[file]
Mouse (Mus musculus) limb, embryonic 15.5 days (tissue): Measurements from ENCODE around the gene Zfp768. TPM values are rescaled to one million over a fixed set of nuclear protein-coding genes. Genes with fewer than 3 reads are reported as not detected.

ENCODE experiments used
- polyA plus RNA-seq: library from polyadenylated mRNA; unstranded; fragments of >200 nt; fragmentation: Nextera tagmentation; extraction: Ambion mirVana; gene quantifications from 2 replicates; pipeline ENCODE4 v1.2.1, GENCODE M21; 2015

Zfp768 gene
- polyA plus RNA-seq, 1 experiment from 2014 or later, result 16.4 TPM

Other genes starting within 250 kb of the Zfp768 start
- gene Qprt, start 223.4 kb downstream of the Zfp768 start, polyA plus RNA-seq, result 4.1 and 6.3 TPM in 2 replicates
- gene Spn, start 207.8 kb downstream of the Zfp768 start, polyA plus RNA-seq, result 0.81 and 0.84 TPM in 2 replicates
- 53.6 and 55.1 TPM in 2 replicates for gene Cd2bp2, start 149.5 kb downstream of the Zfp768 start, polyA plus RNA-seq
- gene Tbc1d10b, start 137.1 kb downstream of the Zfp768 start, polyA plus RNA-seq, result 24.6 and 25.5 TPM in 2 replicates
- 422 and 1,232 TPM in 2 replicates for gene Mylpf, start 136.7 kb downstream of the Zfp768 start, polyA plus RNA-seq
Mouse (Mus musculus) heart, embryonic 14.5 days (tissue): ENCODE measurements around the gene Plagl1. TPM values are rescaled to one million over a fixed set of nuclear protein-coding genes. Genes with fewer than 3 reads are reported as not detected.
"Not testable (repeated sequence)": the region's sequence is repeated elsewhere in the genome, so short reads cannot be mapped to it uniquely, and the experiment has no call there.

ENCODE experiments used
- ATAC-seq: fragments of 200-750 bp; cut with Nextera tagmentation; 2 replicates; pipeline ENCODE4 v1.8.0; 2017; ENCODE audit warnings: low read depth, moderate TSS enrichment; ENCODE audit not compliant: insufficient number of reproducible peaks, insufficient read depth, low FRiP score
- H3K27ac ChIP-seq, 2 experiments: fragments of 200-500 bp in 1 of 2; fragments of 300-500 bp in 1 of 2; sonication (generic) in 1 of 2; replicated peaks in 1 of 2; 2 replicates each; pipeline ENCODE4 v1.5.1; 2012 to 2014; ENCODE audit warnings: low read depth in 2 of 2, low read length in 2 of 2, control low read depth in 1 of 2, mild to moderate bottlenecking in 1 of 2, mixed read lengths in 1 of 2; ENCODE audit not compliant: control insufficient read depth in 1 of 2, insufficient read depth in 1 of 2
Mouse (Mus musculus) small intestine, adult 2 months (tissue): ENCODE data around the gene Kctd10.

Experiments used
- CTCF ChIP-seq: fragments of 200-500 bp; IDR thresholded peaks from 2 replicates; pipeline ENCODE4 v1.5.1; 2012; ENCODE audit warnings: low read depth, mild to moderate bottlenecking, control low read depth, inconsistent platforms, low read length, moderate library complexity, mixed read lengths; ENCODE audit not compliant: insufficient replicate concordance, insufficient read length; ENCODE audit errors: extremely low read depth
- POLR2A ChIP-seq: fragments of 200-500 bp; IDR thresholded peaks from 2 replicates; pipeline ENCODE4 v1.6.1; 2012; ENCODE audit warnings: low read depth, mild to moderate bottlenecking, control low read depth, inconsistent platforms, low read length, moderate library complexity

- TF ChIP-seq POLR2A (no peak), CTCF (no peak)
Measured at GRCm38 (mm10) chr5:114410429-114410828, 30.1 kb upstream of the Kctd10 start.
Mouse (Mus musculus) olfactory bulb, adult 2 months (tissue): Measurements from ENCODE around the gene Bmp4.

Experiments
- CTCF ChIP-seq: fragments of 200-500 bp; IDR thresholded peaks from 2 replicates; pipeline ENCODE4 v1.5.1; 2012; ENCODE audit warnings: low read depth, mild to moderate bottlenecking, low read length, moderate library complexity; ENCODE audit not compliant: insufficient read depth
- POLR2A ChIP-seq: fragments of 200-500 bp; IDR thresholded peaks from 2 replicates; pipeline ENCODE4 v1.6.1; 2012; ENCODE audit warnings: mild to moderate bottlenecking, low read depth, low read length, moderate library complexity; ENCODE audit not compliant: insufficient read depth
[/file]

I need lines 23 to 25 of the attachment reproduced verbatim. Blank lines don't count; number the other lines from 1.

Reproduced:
Mouse (Mus musculus) olfactory bulb, adult 2 months (tissue): Measurements from ENCODE around the gene Bmp4.

Experiments
- CTCF ChIP-seq: fragments of 200-500 bp; IDR thresholded peaks from 2 replicates; pipeline ENCODE4 v1.5.1; 2012; ENCODE audit warnings: low read depth, mild to moderate bottlenecking, low read length, moderate library complexity; ENCODE audit not compliant: insufficient read depth